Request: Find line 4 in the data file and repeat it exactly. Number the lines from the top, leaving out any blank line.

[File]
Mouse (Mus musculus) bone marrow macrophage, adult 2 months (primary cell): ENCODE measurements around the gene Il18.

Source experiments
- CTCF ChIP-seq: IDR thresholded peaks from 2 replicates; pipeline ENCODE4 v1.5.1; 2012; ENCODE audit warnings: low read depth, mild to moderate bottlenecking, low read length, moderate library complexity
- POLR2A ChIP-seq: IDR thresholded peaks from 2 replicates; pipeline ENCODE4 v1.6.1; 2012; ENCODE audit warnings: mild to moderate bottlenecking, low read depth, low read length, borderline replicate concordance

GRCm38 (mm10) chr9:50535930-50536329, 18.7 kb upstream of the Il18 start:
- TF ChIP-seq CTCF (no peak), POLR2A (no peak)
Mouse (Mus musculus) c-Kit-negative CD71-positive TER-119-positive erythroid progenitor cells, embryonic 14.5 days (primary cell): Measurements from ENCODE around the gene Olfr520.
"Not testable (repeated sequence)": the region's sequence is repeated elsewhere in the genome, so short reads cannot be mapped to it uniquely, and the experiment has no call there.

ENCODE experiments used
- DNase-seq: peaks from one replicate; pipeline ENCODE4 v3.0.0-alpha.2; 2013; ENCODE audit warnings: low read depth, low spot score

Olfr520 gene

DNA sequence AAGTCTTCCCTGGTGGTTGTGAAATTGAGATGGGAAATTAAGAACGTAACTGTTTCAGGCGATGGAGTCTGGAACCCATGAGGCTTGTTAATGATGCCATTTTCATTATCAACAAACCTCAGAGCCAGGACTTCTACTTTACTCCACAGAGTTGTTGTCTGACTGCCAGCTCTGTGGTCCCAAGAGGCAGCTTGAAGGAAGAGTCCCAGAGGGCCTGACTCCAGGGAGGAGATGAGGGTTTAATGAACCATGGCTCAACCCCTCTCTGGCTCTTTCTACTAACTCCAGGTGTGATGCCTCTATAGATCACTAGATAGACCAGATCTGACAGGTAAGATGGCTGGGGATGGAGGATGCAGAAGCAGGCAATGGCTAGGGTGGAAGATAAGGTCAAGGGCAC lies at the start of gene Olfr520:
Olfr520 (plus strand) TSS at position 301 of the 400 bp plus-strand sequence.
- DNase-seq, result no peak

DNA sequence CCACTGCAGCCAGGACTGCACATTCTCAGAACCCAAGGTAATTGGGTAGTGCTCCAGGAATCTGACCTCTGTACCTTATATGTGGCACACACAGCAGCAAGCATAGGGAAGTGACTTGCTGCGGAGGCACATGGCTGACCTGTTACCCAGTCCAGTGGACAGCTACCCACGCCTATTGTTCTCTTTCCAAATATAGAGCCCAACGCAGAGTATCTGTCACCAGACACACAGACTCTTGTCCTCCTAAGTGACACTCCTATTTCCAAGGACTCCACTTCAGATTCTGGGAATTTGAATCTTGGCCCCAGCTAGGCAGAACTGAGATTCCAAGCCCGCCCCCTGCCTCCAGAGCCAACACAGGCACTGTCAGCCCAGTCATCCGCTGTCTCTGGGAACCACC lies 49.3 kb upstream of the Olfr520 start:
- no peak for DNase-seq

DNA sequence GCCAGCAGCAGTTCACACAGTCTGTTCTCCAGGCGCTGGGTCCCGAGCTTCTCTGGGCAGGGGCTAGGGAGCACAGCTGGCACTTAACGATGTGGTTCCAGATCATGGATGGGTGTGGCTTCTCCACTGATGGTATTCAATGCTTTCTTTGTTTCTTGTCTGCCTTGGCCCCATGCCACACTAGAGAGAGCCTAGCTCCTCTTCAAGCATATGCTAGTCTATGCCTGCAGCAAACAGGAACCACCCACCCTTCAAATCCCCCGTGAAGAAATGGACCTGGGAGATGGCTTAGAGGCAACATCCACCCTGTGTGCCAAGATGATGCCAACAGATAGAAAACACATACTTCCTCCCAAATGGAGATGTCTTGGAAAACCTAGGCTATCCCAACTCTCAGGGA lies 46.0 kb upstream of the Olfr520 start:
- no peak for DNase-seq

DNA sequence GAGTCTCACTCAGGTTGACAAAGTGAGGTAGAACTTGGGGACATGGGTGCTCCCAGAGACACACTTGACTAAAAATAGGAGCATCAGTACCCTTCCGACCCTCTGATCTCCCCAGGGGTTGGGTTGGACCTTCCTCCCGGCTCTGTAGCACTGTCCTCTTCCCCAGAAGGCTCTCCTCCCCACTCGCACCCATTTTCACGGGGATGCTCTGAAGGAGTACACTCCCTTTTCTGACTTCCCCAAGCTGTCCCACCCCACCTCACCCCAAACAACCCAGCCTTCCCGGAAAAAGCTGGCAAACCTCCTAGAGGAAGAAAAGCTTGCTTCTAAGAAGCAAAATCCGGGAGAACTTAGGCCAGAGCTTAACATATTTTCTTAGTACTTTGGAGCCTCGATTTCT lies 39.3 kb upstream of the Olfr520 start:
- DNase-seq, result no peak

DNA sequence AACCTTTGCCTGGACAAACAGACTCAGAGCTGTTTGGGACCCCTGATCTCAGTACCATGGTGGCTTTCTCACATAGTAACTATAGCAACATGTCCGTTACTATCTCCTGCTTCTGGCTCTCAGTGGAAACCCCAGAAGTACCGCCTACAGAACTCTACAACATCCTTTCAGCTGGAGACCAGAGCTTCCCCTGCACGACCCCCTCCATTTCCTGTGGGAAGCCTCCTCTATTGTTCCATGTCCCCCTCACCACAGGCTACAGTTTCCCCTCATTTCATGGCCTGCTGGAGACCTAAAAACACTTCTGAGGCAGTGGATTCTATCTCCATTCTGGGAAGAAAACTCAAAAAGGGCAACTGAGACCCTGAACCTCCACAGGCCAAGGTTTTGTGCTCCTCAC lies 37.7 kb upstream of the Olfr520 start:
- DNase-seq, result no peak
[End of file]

- POLR2A ChIP-seq: IDR thresholded peaks from 2 replicates; pipeline ENCODE4 v1.6.1; 2012; ENCODE audit warnings: mild to moderate bottlenecking, low read depth, low read length, borderline replicate concordance